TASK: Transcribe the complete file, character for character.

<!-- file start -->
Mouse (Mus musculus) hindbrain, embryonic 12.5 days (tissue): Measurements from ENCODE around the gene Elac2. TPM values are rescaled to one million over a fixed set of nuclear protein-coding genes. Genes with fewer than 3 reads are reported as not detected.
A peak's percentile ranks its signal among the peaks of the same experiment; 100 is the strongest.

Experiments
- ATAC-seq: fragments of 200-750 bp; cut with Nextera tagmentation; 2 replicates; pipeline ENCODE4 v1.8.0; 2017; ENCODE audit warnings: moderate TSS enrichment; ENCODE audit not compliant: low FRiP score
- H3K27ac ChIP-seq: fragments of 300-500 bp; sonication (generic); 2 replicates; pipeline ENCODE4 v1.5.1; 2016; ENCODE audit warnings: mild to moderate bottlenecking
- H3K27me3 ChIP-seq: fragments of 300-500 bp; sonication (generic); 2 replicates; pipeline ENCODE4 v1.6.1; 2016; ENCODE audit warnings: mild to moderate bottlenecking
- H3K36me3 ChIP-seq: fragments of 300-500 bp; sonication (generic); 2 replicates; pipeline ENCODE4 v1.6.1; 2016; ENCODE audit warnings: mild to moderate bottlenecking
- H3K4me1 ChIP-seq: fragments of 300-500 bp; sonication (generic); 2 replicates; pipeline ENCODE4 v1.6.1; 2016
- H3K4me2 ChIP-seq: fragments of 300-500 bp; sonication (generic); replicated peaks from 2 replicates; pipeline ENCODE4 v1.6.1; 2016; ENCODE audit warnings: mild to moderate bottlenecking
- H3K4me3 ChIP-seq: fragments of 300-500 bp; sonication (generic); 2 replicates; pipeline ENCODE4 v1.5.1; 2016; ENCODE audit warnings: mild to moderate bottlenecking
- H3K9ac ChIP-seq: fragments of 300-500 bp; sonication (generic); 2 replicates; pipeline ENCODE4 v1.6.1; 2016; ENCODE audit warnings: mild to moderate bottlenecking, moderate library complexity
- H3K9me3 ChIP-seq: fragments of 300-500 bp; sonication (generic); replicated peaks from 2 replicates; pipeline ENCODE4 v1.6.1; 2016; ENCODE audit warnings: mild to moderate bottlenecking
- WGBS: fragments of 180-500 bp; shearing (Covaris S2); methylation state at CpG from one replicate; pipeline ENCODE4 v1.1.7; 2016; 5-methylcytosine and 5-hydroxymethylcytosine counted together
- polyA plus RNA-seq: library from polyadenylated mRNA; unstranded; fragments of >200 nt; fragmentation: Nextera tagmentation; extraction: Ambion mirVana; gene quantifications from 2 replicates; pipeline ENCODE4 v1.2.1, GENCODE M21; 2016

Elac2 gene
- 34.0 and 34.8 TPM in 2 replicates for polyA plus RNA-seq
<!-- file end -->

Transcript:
Mouse (Mus musculus) hindbrain, embryonic 12.5 days (tissue): Measurements from ENCODE around the gene Elac2. TPM values are rescaled to one million over a fixed set of nuclear protein-coding genes. Genes with fewer than 3 reads are reported as not detected.
A peak's percentile ranks its signal among the peaks of the same experiment; 100 is the strongest.

Experiments
- ATAC-seq: fragments of 200-750 bp; cut with Nextera tagmentation; 2 replicates; pipeline ENCODE4 v1.8.0; 2017; ENCODE audit warnings: moderate TSS enrichment; ENCODE audit not compliant: low FRiP score
- H3K27ac ChIP-seq: fragments of 300-500 bp; sonication (generic); 2 replicates; pipeline ENCODE4 v1.5.1; 2016; ENCODE audit warnings: mild to moderate bottlenecking
- H3K27me3 ChIP-seq: fragments of 300-500 bp; sonication (generic); 2 replicates; pipeline ENCODE4 v1.6.1; 2016; ENCODE audit warnings: mild to moderate bottlenecking
- H3K36me3 ChIP-seq: fragments of 300-500 bp; sonication (generic); 2 replicates; pipeline ENCODE4 v1.6.1; 2016; ENCODE audit warnings: mild to moderate bottlenecking
- H3K4me1 ChIP-seq: fragments of 300-500 bp; sonication (generic); 2 replicates; pipeline ENCODE4 v1.6.1; 2016
- H3K4me2 ChIP-seq: fragments of 300-500 bp; sonication (generic); replicated peaks from 2 replicates; pipeline ENCODE4 v1.6.1; 2016; ENCODE audit warnings: mild to moderate bottlenecking
- H3K4me3 ChIP-seq: fragments of 300-500 bp; sonication (generic); 2 replicates; pipeline ENCODE4 v1.5.1; 2016; ENCODE audit warnings: mild to moderate bottlenecking
- H3K9ac ChIP-seq: fragments of 300-500 bp; sonication (generic); 2 replicates; pipeline ENCODE4 v1.6.1; 2016; ENCODE audit warnings: mild to moderate bottlenecking, moderate library complexity
- H3K9me3 ChIP-seq: fragments of 300-500 bp; sonication (generic); replicated peaks from 2 replicates; pipeline ENCODE4 v1.6.1; 2016; ENCODE audit warnings: mild to moderate bottlenecking
- WGBS: fragments of 180-500 bp; shearing (Covaris S2); methylation state at CpG from one replicate; pipeline ENCODE4 v1.1.7; 2016; 5-methylcytosine and 5-hydroxymethylcytosine counted together
- polyA plus RNA-seq: library from polyadenylated mRNA; unstranded; fragments of >200 nt; fragmentation: Nextera tagmentation; extraction: Ambion mirVana; gene quantifications from 2 replicates; pipeline ENCODE4 v1.2.1, GENCODE M21; 2016

Elac2 gene
- 34.0 and 34.8 TPM in 2 replicates for polyA plus RNA-seq